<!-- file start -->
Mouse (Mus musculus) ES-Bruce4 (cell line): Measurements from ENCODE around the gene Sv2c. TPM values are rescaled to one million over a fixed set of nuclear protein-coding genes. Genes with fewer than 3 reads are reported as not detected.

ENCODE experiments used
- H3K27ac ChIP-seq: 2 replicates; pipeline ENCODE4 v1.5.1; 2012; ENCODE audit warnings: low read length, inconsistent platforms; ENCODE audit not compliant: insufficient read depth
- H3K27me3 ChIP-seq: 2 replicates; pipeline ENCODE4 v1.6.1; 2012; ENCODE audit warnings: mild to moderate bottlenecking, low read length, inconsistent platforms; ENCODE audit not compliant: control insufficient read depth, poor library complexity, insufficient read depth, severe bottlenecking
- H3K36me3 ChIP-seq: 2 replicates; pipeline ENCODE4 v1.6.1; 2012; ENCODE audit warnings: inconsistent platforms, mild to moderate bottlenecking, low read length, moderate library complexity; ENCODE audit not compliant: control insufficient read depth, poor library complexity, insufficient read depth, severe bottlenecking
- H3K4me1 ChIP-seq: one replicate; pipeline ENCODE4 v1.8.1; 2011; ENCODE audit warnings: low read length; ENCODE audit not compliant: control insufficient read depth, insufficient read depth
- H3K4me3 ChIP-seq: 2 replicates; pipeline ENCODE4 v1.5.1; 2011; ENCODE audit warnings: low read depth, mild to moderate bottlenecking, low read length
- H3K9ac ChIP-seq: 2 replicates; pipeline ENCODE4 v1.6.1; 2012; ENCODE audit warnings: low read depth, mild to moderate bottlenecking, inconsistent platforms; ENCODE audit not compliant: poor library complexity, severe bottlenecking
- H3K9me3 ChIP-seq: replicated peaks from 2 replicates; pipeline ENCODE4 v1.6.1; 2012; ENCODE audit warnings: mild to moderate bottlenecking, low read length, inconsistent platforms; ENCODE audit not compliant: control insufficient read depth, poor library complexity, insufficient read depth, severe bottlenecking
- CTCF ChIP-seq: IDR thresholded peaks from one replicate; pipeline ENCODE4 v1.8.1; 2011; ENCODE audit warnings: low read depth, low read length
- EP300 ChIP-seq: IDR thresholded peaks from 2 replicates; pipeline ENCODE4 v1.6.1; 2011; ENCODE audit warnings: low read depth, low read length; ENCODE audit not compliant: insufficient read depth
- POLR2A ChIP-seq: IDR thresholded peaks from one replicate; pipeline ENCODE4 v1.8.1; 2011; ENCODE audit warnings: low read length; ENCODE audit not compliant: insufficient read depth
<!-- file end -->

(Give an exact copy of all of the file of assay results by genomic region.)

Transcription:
Mouse (Mus musculus) ES-Bruce4 (cell line): Measurements from ENCODE around the gene Sv2c. TPM values are rescaled to one million over a fixed set of nuclear protein-coding genes. Genes with fewer than 3 reads are reported as not detected.

ENCODE experiments used
- H3K27ac ChIP-seq: 2 replicates; pipeline ENCODE4 v1.5.1; 2012; ENCODE audit warnings: low read length, inconsistent platforms; ENCODE audit not compliant: insufficient read depth
- H3K27me3 ChIP-seq: 2 replicates; pipeline ENCODE4 v1.6.1; 2012; ENCODE audit warnings: mild to moderate bottlenecking, low read length, inconsistent platforms; ENCODE audit not compliant: control insufficient read depth, poor library complexity, insufficient read depth, severe bottlenecking
- H3K36me3 ChIP-seq: 2 replicates; pipeline ENCODE4 v1.6.1; 2012; ENCODE audit warnings: inconsistent platforms, mild to moderate bottlenecking, low read length, moderate library complexity; ENCODE audit not compliant: control insufficient read depth, poor library complexity, insufficient read depth, severe bottlenecking
- H3K4me1 ChIP-seq: one replicate; pipeline ENCODE4 v1.8.1; 2011; ENCODE audit warnings: low read length; ENCODE audit not compliant: control insufficient read depth, insufficient read depth
- H3K4me3 ChIP-seq: 2 replicates; pipeline ENCODE4 v1.5.1; 2011; ENCODE audit warnings: low read depth, mild to moderate bottlenecking, low read length
- H3K9ac ChIP-seq: 2 replicates; pipeline ENCODE4 v1.6.1; 2012; ENCODE audit warnings: low read depth, mild to moderate bottlenecking, inconsistent platforms; ENCODE audit not compliant: poor library complexity, severe bottlenecking
- H3K9me3 ChIP-seq: replicated peaks from 2 replicates; pipeline ENCODE4 v1.6.1; 2012; ENCODE audit warnings: mild to moderate bottlenecking, low read length, inconsistent platforms; ENCODE audit not compliant: control insufficient read depth, poor library complexity, insufficient read depth, severe bottlenecking
- CTCF ChIP-seq: IDR thresholded peaks from one replicate; pipeline ENCODE4 v1.8.1; 2011; ENCODE audit warnings: low read depth, low read length
- EP300 ChIP-seq: IDR thresholded peaks from 2 replicates; pipeline ENCODE4 v1.6.1; 2011; ENCODE audit warnings: low read depth, low read length; ENCODE audit not compliant: insufficient read depth
- POLR2A ChIP-seq: IDR thresholded peaks from one replicate; pipeline ENCODE4 v1.8.1; 2011; ENCODE audit warnings: low read length; ENCODE audit not compliant: insufficient read depth